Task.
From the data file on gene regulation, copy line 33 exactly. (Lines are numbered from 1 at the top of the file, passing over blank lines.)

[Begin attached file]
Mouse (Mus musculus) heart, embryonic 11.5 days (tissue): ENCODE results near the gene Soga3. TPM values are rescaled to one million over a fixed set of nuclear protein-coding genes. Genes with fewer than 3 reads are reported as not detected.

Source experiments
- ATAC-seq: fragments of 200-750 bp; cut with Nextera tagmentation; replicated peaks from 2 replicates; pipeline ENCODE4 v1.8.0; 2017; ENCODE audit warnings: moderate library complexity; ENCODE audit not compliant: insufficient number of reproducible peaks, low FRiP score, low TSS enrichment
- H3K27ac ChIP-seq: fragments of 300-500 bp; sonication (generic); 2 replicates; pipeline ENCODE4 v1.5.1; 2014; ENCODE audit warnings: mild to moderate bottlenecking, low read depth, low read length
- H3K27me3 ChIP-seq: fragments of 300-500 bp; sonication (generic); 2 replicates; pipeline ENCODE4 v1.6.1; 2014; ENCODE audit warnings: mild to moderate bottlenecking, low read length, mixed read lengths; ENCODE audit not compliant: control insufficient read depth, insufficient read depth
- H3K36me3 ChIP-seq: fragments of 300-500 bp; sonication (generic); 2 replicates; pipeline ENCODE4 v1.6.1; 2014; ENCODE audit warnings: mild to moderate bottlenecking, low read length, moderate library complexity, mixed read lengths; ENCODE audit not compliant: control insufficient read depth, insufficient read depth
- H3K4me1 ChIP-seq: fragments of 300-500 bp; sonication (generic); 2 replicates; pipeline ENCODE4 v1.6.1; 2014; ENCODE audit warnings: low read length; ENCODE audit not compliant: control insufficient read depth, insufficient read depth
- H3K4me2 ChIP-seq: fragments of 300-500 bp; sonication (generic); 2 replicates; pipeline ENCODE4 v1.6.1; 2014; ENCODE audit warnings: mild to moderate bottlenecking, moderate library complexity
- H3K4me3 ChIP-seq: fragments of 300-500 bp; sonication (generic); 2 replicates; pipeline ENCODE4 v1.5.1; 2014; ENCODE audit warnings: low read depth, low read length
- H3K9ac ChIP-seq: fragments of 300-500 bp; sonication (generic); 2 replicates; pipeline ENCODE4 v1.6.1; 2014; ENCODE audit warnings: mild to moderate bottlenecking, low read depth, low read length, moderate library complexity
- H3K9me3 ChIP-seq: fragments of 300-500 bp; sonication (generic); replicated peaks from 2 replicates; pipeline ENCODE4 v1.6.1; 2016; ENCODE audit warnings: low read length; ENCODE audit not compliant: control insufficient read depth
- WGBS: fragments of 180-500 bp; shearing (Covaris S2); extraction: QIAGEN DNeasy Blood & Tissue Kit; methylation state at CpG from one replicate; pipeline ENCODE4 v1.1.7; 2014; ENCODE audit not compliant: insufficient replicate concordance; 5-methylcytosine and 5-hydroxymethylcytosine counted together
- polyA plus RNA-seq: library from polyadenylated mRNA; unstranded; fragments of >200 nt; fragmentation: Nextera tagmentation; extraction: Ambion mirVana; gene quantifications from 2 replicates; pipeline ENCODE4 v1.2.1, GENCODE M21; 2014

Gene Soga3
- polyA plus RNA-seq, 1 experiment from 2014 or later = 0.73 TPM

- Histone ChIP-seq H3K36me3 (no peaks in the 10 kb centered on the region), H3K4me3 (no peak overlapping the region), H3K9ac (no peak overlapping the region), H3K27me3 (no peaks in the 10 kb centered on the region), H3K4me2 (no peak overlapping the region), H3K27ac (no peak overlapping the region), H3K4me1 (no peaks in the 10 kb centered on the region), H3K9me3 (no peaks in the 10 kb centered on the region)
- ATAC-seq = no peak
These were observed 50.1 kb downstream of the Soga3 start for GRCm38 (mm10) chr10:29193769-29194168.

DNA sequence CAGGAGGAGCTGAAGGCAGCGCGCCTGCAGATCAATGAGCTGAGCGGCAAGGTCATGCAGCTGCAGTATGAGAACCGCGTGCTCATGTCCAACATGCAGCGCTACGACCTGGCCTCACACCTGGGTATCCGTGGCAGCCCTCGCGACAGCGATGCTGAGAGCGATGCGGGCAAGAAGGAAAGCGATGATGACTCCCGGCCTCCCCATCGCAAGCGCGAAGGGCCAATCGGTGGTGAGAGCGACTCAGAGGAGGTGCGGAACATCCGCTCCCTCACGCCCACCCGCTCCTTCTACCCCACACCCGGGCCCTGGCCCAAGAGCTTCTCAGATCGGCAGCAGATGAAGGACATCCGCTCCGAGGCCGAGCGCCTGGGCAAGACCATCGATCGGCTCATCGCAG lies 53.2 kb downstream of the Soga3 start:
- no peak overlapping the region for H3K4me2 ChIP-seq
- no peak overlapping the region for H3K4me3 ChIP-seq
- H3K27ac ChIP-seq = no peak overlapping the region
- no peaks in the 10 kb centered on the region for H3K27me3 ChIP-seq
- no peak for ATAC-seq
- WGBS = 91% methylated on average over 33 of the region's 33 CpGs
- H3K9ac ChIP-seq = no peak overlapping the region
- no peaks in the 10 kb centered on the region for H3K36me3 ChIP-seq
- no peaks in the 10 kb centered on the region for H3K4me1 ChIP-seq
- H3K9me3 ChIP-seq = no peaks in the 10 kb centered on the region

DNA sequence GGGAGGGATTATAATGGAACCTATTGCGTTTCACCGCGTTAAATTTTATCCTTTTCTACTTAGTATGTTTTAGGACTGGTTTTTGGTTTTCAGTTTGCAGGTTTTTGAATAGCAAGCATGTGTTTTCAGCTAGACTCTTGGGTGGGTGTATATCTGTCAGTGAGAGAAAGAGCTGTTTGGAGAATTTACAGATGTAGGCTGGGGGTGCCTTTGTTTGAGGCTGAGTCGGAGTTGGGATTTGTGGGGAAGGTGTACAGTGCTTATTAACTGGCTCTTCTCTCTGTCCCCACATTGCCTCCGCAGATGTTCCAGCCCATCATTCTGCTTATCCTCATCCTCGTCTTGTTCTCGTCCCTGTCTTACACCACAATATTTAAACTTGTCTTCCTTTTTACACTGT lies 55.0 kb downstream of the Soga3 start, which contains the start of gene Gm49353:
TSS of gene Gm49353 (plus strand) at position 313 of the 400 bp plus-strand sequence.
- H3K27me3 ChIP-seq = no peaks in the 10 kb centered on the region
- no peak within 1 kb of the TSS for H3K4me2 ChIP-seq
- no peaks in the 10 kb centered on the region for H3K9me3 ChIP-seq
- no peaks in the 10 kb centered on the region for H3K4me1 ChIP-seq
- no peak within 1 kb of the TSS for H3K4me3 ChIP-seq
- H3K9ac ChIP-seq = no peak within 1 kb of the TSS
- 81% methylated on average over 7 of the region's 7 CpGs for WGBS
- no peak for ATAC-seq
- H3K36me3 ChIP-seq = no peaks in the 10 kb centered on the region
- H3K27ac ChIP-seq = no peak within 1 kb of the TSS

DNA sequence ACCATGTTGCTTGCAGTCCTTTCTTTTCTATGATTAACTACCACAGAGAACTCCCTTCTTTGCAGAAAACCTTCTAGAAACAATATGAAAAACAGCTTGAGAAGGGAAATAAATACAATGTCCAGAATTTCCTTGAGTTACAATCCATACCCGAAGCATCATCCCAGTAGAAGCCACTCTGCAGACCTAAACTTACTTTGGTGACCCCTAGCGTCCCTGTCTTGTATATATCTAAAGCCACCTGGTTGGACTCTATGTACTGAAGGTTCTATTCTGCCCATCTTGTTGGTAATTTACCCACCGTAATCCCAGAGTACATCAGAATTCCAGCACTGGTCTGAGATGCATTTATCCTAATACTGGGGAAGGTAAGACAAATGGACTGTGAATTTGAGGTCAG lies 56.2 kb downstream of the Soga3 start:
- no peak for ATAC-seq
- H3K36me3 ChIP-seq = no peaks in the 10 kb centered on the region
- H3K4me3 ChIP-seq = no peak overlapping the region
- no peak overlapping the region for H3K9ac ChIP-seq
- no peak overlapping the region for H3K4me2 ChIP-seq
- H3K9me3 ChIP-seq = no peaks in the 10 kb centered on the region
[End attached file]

- no peak within 1 kb of the TSS for H3K4me2 ChIP-seq